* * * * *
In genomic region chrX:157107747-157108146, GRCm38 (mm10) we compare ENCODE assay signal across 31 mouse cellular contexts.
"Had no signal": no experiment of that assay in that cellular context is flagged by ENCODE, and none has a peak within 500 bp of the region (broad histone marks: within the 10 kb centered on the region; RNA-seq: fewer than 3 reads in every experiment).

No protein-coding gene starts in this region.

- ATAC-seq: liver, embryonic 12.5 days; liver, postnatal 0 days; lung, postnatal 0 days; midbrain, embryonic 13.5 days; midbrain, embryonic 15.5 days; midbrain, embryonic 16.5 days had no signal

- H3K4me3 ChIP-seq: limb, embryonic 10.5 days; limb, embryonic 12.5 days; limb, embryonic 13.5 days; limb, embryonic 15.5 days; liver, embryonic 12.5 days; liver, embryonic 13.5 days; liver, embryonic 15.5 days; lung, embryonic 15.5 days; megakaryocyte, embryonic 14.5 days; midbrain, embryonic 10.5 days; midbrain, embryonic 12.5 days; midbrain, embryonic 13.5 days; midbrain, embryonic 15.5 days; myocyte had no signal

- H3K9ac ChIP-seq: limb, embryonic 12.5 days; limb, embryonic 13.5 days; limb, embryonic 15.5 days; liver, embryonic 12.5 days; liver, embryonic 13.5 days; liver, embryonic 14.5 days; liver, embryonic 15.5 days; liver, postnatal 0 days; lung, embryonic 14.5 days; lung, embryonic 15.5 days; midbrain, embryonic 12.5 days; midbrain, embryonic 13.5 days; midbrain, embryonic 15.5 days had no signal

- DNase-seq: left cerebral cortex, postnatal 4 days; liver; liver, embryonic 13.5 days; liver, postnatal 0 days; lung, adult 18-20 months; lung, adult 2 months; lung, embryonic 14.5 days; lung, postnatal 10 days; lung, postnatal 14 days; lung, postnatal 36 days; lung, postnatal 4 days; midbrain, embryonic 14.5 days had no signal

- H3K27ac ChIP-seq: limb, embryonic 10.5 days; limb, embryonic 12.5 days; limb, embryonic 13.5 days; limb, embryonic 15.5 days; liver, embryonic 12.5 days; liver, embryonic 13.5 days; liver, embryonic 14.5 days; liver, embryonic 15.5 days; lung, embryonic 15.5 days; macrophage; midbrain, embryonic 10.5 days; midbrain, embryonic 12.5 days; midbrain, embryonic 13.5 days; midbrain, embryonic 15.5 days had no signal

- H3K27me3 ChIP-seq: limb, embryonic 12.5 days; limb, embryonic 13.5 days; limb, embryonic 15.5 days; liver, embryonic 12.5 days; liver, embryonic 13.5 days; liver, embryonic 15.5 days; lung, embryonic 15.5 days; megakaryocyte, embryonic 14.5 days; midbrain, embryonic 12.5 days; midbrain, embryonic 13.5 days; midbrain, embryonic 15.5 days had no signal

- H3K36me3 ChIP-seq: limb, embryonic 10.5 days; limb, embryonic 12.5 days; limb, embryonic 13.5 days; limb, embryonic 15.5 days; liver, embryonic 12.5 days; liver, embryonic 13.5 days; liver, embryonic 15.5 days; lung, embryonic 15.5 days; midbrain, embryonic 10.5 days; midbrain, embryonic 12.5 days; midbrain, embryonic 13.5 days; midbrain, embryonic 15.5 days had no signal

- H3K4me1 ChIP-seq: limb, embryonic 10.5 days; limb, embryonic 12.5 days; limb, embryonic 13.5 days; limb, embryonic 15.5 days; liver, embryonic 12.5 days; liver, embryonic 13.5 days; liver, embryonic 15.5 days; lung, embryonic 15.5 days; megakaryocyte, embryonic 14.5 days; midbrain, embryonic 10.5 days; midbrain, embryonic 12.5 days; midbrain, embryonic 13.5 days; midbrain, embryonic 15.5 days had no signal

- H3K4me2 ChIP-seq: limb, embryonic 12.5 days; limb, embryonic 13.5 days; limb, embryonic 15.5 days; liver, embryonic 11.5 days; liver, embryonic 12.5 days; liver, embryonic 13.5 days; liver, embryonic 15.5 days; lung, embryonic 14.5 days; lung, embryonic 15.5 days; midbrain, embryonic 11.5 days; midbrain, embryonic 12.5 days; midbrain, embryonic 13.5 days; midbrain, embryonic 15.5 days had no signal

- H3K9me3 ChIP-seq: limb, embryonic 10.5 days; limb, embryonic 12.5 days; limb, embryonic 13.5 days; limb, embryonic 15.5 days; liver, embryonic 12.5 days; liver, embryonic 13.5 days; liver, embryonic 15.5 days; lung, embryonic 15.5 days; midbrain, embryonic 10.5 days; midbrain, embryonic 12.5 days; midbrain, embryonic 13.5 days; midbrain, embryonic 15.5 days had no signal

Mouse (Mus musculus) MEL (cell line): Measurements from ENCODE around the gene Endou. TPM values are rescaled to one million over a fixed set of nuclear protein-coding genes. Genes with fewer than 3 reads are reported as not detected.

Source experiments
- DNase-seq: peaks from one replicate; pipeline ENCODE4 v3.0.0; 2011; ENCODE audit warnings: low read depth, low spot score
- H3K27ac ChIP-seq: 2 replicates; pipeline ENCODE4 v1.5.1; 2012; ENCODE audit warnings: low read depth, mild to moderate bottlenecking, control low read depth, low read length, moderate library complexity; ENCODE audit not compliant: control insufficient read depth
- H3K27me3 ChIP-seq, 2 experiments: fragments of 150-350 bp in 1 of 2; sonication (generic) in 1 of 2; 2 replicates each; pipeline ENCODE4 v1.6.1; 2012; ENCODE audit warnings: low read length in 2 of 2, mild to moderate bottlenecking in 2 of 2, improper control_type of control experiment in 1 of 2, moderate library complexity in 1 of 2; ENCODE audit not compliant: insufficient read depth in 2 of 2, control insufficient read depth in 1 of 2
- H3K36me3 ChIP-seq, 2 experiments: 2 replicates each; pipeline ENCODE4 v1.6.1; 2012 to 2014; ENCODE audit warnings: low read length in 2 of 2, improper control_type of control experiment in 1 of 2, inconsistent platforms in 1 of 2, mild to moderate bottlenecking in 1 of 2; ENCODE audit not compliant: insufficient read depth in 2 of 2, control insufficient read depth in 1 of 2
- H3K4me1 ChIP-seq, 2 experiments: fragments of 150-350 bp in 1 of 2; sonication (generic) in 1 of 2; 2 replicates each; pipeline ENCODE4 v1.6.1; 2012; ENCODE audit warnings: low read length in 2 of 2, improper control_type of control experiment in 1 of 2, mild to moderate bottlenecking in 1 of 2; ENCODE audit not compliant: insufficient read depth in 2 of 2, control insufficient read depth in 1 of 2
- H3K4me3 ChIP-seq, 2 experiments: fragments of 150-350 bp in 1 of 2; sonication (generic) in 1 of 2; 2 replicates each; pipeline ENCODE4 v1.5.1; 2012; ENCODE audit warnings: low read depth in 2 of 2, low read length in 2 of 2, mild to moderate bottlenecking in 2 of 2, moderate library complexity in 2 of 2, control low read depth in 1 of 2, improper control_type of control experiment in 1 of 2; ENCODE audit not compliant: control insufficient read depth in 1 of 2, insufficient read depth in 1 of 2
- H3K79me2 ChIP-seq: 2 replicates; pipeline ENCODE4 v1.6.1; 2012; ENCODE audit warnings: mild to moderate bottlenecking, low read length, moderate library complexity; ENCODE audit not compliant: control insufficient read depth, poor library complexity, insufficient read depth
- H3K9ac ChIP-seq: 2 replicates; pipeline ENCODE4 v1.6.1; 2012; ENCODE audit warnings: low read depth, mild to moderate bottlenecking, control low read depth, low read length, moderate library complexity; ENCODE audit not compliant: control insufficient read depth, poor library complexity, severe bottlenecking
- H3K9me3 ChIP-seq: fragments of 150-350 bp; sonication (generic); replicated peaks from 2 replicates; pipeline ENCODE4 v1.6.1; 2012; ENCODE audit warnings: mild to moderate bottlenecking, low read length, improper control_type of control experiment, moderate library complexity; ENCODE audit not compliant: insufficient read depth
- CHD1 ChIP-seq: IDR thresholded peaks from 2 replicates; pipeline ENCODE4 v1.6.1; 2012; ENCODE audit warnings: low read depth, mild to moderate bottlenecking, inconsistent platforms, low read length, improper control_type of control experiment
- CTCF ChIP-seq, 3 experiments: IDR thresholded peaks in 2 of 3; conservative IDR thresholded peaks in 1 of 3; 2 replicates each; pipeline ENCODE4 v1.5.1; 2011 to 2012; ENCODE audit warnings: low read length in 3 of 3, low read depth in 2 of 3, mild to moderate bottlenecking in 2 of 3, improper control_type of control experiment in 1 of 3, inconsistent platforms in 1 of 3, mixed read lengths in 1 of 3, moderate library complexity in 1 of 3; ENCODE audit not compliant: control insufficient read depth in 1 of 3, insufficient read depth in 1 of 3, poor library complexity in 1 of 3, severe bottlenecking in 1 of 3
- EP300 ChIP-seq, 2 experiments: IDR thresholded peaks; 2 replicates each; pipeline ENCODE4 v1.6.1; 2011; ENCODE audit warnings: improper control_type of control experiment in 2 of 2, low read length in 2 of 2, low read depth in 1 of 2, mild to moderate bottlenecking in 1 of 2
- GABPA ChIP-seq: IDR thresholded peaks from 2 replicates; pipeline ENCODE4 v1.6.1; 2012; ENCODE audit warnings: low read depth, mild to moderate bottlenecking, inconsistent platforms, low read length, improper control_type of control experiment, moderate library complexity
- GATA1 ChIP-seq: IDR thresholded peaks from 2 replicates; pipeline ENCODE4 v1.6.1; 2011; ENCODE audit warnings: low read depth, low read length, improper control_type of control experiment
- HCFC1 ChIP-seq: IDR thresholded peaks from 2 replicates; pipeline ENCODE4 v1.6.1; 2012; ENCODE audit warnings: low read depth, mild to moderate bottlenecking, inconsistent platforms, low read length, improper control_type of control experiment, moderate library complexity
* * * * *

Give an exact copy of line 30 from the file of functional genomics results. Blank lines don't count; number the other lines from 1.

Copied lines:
- HCFC1 ChIP-seq: IDR thresholded peaks from 2 replicates; pipeline ENCODE4 v1.6.1; 2012; ENCODE audit warnings: low read depth, mild to moderate bottlenecking, inconsistent platforms, low read length, improper control_type of control experiment, moderate library complexity